Like its name, this glass promotes the building’s privacy while still maintaining a conducive temperature environment. PRIVA-LITE is controlled by electricity to alternate between its transparent and translucent nature. The technology has two significant advantages, privacy from the outside world while allowing the natural light to stream. Secondly, using the facade as a backdrop, where you can project presentations.
The integrated invisible heating solution technology originated in Finland; EGLAS can provide heat while maintaining the coolness outside nature, thus preventing condensation, even snow melting.
This type of glass reduces the accidents and hassles that come with cleaning facades. This type of glass uses a transparent material for the coating that enables the power of UV rays, contained in sunlight, and rainwater to control the dirt that accumulates on the outside of the windows. The radiations convert the decomposed dirt into water, which then washes away, making this facade very easy to clean and maintain a pleasant temperature environment.
Different Types of Walls and Their Features
The walls highlighted are innovations that are flexible and can quickly adapt to various environments. Especially with the recent climatic changes due to global warming, these walls’ nature makes them applicable.
The idea behind Spong3d is to maintain thermal heat control throughout all seasons in a year. The technology involves materials that are incredibly void to make it possible to store heat, and a movable liquid connected to the exteriors of the facade, the intention is to absorb and release heat accordingly, a perfect fit for steel buildings.
Geotube is an innovation from Faulders Studio. The theory behind this is to use salty water on a mesh facade; the salt left after water absorbs acts as the outer covering; however, it is under development.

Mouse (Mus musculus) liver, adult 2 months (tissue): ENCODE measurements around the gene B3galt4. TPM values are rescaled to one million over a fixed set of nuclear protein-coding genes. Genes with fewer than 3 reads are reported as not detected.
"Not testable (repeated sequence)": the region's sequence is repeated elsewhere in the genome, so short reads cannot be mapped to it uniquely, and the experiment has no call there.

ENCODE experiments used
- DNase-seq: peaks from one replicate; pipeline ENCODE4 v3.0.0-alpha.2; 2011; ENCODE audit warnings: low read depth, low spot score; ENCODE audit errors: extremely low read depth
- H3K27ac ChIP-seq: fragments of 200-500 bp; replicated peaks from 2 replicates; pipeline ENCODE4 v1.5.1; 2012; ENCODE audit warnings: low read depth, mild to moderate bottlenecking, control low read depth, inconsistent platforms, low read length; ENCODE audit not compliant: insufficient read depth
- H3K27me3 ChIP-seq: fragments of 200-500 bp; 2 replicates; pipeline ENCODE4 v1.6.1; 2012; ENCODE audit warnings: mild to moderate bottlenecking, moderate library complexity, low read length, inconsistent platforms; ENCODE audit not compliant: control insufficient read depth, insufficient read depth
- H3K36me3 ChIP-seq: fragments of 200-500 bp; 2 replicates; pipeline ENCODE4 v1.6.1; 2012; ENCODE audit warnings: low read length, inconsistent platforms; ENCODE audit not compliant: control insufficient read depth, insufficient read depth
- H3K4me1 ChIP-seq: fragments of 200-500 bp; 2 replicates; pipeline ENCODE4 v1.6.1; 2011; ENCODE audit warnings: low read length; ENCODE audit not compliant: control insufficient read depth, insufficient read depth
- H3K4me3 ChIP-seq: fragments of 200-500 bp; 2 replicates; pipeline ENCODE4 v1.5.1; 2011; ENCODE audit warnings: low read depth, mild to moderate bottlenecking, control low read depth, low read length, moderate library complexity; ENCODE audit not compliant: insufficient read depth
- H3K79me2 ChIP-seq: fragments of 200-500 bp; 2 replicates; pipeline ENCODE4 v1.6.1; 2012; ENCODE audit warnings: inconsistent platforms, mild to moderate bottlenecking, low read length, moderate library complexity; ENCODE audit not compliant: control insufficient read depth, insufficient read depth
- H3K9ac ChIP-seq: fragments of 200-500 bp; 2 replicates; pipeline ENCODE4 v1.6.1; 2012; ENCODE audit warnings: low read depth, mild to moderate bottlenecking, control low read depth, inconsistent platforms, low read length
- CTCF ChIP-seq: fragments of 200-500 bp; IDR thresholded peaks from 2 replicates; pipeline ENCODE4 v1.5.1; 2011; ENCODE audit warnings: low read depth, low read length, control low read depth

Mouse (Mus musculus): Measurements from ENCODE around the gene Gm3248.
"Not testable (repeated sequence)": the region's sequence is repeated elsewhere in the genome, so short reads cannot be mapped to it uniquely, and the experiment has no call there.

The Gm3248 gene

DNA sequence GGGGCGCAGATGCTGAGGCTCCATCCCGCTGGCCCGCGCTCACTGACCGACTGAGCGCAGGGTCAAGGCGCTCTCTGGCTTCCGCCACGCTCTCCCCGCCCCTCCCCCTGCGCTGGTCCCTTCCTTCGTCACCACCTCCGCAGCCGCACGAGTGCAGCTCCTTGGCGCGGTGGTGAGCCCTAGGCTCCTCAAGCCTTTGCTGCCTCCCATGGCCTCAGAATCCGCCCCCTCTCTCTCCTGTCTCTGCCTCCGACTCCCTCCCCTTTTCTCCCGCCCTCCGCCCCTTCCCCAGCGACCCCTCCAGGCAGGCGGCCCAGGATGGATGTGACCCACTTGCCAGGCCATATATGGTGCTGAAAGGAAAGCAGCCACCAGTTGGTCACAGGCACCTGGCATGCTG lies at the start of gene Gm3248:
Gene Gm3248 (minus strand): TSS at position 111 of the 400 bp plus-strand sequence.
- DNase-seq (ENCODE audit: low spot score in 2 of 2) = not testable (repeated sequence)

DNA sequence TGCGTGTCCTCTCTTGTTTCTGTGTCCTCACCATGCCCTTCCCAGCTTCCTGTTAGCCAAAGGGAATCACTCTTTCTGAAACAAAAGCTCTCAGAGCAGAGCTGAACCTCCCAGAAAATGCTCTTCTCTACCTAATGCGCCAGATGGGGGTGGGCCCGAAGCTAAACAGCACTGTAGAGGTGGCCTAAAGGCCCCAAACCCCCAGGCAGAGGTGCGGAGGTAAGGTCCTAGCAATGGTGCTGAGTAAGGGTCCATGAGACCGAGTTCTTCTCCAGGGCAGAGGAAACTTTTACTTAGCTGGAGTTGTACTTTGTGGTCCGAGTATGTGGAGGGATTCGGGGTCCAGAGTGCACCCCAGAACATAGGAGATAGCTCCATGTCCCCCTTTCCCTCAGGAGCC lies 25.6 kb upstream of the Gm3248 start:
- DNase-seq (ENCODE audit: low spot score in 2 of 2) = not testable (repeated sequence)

This model’s innovative idea is triangular fiber glasses joined together to form a continuous web that acts as a shading wall to a building. The wall can be located 2 meters outside the premises. Its core responsibility is to maintain thermal gain or loss inside the building by reacting to the sun’s direction.
This technology is the work of Michael Leighton Beaman, and it’s a developing theory adapted in Austin, Texas, Germany. It’s still work in progress located in different environments for different outcomes. This type of facade can integrate well with steel buildings.
This facade is unique in its performance. Created from titanium dioxide, it releases spores that are responsible for cleaning the air in the surrounding. It’s beneficial in highly polluted areas for this reason.
This innovation borrows the traditional Trombe walls. The facades are made from translucent materials and meant to be over glass facades. During the cold times, it faces the exterior to get charged by the heat. During the night, it faces the interior to release the heat and vice versa during summer.
This kind of model is a glass facade where microalgae grow. The growing algae use the sun rays to heat the water; the heat stored is utilized for the building operations.
IAAC architects have interpreted geometries into a facade model. The material changes its shape when exposed to heat. Even though it’s not entirely adapted in any used facade, it’s a worthy technology creation.
This glass technology allows the interior use of the natural light by reducing the thermal gain when necessary. The glass changes color depending on the exterior conditions to make the interior favorable.
With the rising diverse, complex architectural structures and the need to create posh modern designs, different facade models continue to develop.
Article originaly published on Archdaily.com